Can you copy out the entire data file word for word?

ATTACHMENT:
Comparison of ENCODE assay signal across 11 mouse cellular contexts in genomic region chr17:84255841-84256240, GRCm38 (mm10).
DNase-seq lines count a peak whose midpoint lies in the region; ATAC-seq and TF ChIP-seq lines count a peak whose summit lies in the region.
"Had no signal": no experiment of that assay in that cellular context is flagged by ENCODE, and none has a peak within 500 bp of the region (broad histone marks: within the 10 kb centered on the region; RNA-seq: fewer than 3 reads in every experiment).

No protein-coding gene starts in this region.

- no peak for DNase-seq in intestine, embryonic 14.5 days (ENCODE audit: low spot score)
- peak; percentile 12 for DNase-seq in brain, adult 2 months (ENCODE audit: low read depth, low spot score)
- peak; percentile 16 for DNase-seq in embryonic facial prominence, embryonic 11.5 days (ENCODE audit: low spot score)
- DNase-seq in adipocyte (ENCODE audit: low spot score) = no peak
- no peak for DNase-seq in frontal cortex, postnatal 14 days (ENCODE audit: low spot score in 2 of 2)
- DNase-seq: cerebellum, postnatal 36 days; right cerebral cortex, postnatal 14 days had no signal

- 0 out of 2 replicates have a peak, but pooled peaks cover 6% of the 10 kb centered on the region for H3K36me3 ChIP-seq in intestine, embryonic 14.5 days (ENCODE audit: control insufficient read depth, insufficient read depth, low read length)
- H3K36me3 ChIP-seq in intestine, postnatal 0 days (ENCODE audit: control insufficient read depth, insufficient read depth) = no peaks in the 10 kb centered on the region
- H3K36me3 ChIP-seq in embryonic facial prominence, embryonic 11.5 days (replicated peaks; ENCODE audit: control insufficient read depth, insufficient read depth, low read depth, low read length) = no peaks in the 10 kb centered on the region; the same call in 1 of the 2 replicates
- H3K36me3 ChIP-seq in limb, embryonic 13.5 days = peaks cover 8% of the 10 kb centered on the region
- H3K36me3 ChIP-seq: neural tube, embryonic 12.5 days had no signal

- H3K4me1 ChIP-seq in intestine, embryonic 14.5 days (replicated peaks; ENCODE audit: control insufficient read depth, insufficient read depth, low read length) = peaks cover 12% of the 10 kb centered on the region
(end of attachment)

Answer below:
Comparison of ENCODE assay signal across 11 mouse cellular contexts in genomic region chr17:84255841-84256240, GRCm38 (mm10).
DNase-seq lines count a peak whose midpoint lies in the region; ATAC-seq and TF ChIP-seq lines count a peak whose summit lies in the region.
"Had no signal": no experiment of that assay in that cellular context is flagged by ENCODE, and none has a peak within 500 bp of the region (broad histone marks: within the 10 kb centered on the region; RNA-seq: fewer than 3 reads in every experiment).

No protein-coding gene starts in this region.

- no peak for DNase-seq in intestine, embryonic 14.5 days (ENCODE audit: low spot score)
- peak; percentile 12 for DNase-seq in brain, adult 2 months (ENCODE audit: low read depth, low spot score)
- peak; percentile 16 for DNase-seq in embryonic facial prominence, embryonic 11.5 days (ENCODE audit: low spot score)
- DNase-seq in adipocyte (ENCODE audit: low spot score) = no peak
- no peak for DNase-seq in frontal cortex, postnatal 14 days (ENCODE audit: low spot score in 2 of 2)
- DNase-seq: cerebellum, postnatal 36 days; right cerebral cortex, postnatal 14 days had no signal

- 0 out of 2 replicates have a peak, but pooled peaks cover 6% of the 10 kb centered on the region for H3K36me3 ChIP-seq in intestine, embryonic 14.5 days (ENCODE audit: control insufficient read depth, insufficient read depth, low read length)
- H3K36me3 ChIP-seq in intestine, postnatal 0 days (ENCODE audit: control insufficient read depth, insufficient read depth) = no peaks in the 10 kb centered on the region
- H3K36me3 ChIP-seq in embryonic facial prominence, embryonic 11.5 days (replicated peaks; ENCODE audit: control insufficient read depth, insufficient read depth, low read depth, low read length) = no peaks in the 10 kb centered on the region; the same call in 1 of the 2 replicates
- H3K36me3 ChIP-seq in limb, embryonic 13.5 days = peaks cover 8% of the 10 kb centered on the region
- H3K36me3 ChIP-seq: neural tube, embryonic 12.5 days had no signal

- H3K4me1 ChIP-seq in intestine, embryonic 14.5 days (replicated peaks; ENCODE audit: control insufficient read depth, insufficient read depth, low read length) = peaks cover 12% of the 10 kb centered on the region